28-31 August 2012, Campinas, Brazil
The instructors found a burgeoning technology transfer system in Brazil and technology transfer managers who were keen to learn, and to share best practice.
PraxisUnico was asked to deliver a 3-day training programme for Brazilian technology transfer managers. This is part of an overall programme of engagement with Cambridge Enterprise support and funded by the FCO and British Council. The 26 delegates were a mixture of iNNova (Unicamp) TT staff and TT managers from across Brazil.
The aims of the training were to enable delegates to gain an in depth understanding of TT processes, most particularly licensing; to gain an understanding of UK and international TT; to provide an appreciation of commercial decision processes surrounding biomedical innovations; and to encourage sharing of TT practice amongst Brazilian TTOs.
PraxisUnico provided three highly experienced instructors: Dr Alison Campbell OBE – Alison Campbell Associates (Course Director); Dr David Secher – University of Cambridge, & Cambridge KT; and Dr Malcolm Skingle CBE – GlaxoSmithKline.
Programme delivery and outcomes
The PraxisUnico training was extremely well received by the delegates with an overall rating for the course, from delegate feedback, of 4.7 out of 5. 100% of delegate responses said that they would recommend the course to a colleague if it were repeated.
The instructors were very pleased with the interactive nature of the event and very much enjoyed the opportunity to work with such an enthusiastic and capable group of delegates. It was clear from the delegate feedback that the PraxisUnico training significantly improved confidence levels and encouraged individuals to rethink the nature of their roles and to implement practical new skills and initiatives within their own organisations. The 26 delegates were a mixture of Inova (Unicamp) TT staff and TT managers from across Brazil. This opportunity to mix and share experiences worked well and should be encouraged.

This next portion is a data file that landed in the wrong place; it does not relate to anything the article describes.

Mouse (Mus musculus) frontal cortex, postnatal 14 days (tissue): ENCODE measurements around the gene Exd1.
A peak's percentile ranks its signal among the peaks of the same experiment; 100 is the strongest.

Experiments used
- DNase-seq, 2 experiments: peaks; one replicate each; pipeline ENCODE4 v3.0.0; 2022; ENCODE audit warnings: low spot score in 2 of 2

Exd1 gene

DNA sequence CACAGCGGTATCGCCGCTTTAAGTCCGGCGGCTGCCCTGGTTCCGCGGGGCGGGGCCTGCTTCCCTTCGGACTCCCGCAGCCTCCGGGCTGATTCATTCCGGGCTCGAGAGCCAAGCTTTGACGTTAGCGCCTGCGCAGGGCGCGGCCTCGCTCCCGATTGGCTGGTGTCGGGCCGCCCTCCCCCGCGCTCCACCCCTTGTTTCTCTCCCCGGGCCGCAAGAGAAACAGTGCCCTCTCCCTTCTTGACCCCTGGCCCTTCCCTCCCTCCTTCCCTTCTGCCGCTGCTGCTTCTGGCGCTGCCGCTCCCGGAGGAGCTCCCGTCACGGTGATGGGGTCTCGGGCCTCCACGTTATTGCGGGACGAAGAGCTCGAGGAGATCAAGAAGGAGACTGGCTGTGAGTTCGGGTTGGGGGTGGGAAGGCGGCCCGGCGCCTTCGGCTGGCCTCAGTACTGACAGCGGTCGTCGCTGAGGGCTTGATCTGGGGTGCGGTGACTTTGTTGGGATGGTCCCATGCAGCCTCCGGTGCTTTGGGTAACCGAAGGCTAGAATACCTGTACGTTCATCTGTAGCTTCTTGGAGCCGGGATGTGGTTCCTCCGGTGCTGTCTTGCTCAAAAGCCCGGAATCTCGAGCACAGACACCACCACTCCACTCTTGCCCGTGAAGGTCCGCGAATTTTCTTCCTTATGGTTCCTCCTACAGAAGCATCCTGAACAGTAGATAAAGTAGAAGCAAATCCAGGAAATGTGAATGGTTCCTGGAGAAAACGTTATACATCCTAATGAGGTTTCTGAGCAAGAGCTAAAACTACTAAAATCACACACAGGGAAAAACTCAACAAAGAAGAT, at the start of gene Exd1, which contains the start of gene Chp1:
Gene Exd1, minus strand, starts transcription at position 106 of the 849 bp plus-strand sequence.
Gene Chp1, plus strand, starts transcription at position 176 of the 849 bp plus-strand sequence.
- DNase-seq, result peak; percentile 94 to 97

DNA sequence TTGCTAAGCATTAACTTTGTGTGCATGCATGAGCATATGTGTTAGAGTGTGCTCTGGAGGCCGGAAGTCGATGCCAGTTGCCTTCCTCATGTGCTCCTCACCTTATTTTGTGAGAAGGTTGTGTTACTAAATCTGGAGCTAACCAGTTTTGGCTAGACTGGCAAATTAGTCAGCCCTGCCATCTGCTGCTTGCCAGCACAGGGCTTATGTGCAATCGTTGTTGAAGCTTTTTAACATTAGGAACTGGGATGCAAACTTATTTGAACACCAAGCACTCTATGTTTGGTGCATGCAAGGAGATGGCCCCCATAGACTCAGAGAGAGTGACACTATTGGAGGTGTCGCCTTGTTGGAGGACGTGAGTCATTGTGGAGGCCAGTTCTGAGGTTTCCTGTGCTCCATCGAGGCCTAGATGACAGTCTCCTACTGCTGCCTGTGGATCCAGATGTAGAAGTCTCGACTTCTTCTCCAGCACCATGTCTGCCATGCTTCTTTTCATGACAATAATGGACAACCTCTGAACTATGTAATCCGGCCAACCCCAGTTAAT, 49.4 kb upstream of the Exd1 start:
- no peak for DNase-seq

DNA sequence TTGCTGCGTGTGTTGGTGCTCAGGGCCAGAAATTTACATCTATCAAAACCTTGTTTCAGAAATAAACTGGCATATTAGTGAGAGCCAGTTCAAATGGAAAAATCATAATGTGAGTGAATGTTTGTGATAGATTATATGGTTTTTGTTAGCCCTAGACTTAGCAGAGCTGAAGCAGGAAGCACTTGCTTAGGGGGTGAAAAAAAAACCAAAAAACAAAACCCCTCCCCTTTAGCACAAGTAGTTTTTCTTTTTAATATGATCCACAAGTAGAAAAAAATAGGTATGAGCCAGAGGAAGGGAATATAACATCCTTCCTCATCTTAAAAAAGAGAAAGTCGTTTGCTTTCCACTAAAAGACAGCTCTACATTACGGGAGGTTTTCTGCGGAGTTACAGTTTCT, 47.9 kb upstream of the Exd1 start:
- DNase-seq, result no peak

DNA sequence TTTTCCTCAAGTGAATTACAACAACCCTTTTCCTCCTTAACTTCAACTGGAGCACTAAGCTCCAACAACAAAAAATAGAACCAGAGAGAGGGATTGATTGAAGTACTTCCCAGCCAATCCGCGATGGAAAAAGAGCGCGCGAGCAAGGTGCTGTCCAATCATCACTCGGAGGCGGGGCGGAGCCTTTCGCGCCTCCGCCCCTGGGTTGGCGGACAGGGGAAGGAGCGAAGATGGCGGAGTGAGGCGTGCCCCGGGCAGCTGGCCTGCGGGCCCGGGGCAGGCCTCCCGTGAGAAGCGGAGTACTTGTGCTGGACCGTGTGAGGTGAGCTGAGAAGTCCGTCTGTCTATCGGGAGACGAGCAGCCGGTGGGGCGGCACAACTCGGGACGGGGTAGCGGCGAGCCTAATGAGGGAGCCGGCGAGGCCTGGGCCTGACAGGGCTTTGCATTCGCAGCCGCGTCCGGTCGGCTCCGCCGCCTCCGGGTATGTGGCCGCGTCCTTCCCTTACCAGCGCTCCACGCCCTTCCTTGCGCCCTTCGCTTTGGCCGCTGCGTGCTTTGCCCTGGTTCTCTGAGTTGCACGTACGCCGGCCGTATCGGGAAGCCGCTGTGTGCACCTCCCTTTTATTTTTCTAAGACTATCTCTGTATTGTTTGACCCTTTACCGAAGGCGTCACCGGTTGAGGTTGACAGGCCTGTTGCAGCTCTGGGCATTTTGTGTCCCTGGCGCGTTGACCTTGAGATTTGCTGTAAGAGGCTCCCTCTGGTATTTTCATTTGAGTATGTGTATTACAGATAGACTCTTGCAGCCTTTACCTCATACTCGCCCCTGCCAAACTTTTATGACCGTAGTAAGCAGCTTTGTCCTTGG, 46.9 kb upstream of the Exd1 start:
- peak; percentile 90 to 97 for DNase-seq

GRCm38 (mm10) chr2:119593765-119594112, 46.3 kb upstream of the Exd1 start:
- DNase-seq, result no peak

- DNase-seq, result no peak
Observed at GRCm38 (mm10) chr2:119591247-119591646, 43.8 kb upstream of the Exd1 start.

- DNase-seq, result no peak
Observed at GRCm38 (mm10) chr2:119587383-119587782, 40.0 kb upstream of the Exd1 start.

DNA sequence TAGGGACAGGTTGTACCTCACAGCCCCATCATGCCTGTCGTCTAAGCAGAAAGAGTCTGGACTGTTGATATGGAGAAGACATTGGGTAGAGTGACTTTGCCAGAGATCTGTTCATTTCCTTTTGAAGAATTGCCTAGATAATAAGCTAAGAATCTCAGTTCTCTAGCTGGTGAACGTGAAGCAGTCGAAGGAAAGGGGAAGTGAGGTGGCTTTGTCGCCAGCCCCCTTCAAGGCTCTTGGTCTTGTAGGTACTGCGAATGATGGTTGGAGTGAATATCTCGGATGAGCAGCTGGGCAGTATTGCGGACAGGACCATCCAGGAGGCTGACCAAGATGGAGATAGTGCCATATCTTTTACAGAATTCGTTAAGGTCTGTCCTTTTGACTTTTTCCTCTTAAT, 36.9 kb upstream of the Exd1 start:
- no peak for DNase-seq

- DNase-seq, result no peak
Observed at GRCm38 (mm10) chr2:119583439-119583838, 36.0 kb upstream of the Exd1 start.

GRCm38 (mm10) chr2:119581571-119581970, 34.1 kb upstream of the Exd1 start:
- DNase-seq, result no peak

Delegates’ stated aims in attending the course included deepening their knowledge and improving skills, gaining new ideas and improving processes and understanding the British way of technology transfer. At the end of the course, delegates said their objectives were fully met.
In addition to their personal development, 98% of respondents said that initiatives like this course helped to bring Brazil and the UK together to work on technology transfer.
The course was delivered through a mixture of presentations and practical group work using case studies. Local experts were invited to present on current topics in IPR (Brazilian patent attorney) and Regulatory issues in healthcare adoption (GSK, Brazil).
Delegates found the opportunity to engage with experts and to engage with practical examples most useful. They also found topics on commercial strategy, IPR, industry approaches and deal structuring and negotiation very useful. Those working in healthcare applications were very positive about the presentations from GSK people. Delegates would welcome further modules on managing a TT portfolio, spin-off company creation, validation of technologies and a range of industry segment perspectives.
At the end of the course delegates developed personal action plans which included intentions to: consider the range of assets that can be traded in addition to arms length IPR transactions; assess and improve marketing materials and approaches; develop new ways of contracting; improve networks; improve communications with investors; approach negotiations differently.